Change in confidence gives Whitlow edge in QB competition



By Alex Forkner | @AlexFork3

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Throughout spring practice, much of the buildup to Saturday’s Blue/White game surrounded the three-man quarterback competition. Who would start? Is that the guy in the lead?

When the first team offense lined up for its first snap, all three QBs trotted out into the backfield, then motioned to be split out wide. Running back Raymond Sanders took the direct snap up the middle for 6 yards.

You could almost feel offensive coordinator Neal Brown winking at everyone pondering who the preeminent passer would be.

“Y’all can’t say who started the game,” Brown said with a smile in postgame interviews.

Before too long, however, that lead player would make himself known.

On his first drive, sophomore Jalen Whitlow went 3-of-4 for 42 yards, capping the series with a 16-yards touchdown pass to A.J. Legree to give the White team a 7-0 lead under five minutes into the game.

Whitlow looked sharp on nearly every offensive series he piloted. Splitting time between both Blue and White squads, Whitlow finished 17-of-28 passing for 193 yards and two touchdowns while rushing seven times for 49 yards.

At times, Whitlow was the only bright spot escaping the black hole that was the 2012 UK football season. His athleticism was exciting but raw, his passing erratic, his composure shaky at best.

But this spring, like so much else associated with the program, Whitlow has undergone a metamorphosis.

He picked his runs well, hanging in the pocket until it collapsed and scrambling for positive yardage. His passes were tighter, spiraling downfield and hitting targets. He seemed poised and more confident in his decisions than any other quarterback to see action.

“I just tried to come out here and play my best,” Whitlow said of his performance. “You try to play like you have a chip on your shoulder. Sleep like that, eat like that, so you have to come out and show what you can do.”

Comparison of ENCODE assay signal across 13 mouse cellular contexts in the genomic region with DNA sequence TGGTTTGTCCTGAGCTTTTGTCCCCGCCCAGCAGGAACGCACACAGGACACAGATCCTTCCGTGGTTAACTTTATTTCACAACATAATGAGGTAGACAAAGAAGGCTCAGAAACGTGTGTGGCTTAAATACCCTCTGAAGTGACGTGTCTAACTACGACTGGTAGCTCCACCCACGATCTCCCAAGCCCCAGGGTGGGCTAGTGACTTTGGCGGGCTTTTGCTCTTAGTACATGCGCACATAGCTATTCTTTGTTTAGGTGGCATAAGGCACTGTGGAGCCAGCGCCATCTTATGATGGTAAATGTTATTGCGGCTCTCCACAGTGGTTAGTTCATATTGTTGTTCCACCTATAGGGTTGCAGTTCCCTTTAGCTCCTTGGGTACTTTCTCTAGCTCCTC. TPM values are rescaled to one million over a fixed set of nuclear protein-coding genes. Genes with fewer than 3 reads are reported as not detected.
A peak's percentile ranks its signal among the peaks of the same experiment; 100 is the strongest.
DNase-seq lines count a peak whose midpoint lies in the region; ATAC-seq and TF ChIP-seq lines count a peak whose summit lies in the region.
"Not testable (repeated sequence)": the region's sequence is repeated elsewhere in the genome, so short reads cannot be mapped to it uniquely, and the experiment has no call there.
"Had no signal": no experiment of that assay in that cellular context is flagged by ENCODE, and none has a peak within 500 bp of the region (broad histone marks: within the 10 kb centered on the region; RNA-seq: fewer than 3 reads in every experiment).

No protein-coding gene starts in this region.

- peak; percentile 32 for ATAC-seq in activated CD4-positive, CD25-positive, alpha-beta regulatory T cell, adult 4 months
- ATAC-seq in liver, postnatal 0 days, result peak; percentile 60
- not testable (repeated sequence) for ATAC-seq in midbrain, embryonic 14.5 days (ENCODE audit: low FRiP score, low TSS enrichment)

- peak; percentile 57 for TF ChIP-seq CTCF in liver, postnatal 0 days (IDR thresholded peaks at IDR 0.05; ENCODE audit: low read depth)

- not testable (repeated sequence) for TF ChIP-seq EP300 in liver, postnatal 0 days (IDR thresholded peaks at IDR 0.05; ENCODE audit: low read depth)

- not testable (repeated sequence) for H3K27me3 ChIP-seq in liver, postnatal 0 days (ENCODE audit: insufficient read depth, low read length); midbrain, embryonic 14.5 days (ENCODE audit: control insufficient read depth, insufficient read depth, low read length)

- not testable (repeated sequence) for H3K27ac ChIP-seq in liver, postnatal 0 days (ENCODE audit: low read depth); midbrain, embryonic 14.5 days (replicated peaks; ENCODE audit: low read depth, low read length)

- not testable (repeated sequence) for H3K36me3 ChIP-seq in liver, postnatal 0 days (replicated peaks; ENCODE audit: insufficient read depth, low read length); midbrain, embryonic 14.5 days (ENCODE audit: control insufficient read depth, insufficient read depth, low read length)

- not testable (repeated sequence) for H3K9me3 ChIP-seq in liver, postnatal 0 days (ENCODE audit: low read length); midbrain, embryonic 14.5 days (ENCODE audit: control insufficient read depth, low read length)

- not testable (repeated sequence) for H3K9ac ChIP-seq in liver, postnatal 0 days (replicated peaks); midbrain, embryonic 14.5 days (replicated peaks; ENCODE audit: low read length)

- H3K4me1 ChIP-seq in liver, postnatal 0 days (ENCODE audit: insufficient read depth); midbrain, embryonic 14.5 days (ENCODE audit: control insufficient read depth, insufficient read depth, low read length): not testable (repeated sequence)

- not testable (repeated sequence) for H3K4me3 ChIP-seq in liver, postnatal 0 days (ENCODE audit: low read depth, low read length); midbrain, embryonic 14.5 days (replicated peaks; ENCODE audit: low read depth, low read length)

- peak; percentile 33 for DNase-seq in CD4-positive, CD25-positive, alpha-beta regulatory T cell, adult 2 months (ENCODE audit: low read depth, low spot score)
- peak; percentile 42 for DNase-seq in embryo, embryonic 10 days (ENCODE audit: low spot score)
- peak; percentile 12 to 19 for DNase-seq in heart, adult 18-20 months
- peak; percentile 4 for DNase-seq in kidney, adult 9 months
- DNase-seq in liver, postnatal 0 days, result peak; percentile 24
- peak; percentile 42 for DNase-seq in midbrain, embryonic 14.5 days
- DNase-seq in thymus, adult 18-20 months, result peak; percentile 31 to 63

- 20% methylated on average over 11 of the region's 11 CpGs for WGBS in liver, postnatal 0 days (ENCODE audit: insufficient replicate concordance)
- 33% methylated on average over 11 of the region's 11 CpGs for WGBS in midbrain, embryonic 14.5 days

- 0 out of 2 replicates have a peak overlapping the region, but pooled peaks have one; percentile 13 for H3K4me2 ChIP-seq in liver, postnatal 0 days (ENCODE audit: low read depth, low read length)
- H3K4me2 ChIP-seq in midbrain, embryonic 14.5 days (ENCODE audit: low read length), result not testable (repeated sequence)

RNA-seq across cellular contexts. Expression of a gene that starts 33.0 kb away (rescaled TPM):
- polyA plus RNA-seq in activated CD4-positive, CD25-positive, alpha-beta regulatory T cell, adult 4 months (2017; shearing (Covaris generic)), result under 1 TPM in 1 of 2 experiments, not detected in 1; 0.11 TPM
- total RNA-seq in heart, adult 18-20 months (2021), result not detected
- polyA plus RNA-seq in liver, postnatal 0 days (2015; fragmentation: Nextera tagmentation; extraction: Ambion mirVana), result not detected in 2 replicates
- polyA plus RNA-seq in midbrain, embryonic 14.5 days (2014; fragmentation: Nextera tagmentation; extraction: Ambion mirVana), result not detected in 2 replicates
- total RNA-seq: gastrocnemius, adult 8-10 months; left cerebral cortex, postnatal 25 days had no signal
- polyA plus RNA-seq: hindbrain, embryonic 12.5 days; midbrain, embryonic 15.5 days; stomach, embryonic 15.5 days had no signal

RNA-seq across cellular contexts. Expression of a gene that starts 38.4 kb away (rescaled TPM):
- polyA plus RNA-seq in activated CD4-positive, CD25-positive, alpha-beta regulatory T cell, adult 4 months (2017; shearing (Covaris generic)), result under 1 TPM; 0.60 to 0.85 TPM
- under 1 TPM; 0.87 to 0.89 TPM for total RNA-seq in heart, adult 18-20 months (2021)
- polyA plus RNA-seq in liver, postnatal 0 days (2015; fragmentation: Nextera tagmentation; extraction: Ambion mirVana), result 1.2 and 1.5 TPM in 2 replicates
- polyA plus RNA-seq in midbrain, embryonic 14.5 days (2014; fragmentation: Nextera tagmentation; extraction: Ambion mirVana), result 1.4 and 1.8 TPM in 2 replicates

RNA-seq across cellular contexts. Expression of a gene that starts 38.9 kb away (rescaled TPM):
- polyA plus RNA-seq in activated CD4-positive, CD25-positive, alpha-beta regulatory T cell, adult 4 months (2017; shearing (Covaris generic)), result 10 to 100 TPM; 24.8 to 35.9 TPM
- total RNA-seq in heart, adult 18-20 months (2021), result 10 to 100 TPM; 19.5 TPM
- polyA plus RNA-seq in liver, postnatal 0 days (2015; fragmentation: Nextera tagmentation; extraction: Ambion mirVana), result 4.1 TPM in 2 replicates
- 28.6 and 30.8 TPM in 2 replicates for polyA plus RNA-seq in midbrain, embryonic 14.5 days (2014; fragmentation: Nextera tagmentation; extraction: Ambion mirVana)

What was the biggest change in Whitlow from last fall to this spring?

“Maturity,” Whitlow said. “Last fall, I was a little 18-year-old just trying to grasp everything; everything was moving so fast. But now, the college life — it’s not a big thing anymore — so just coming in and focusing on football and school and being grounded is the biggest thing.”

Last season when Whitlow inherited the starting spot after Maxwell Smith’s season-ending ankle injury, he was forced into the mix, most likely before he was ready. Now, Brown said, he is using that experience to propel his performance.

“I think he’s learning how to prepare,” Brown said. “Getting thrown to the fire, you know, it does one of two things: It can really damage you, or you can find out what it takes and come back stronger than ever, and I think that’s what happened to him.”

Head coach Mark Stoops was equally impressed.

“Jalen did a nice job,” Stoops said. “He has that dimension to run the football and pull it down when something is not there and create. He did a nice job tonight. I was impressed with the way Jalen played.”

Brown said he’ll take time to grade performances when he watches the tape of the scrimmage and that it’s too early to say if Whitlow is beginning to edge out his competition.

But Whitlow’s newfound confidence should shake up the quarterback battle, which going into Saturday was too close to call. It sure looked like he created some separation, based on the outings of Smith (11-of-18, 108 yards, one touchdown) and Patrick Towles (6-of-14, 65 yards, one touchdown, one interception).

“If you have confidence you make plays,” Whitlow said. “You have to carry yourself with confidence. Players carry themselves with confidence. You will never see Peyton Manning carrying himself like a regular Joe.”

Last season, Whitlow couldn’t even compare himself to Cooper Manning — let alone model himself after a Super Bowl MVP.

But spring brings flowers, and Jalen Whitlow is beginning to blossom.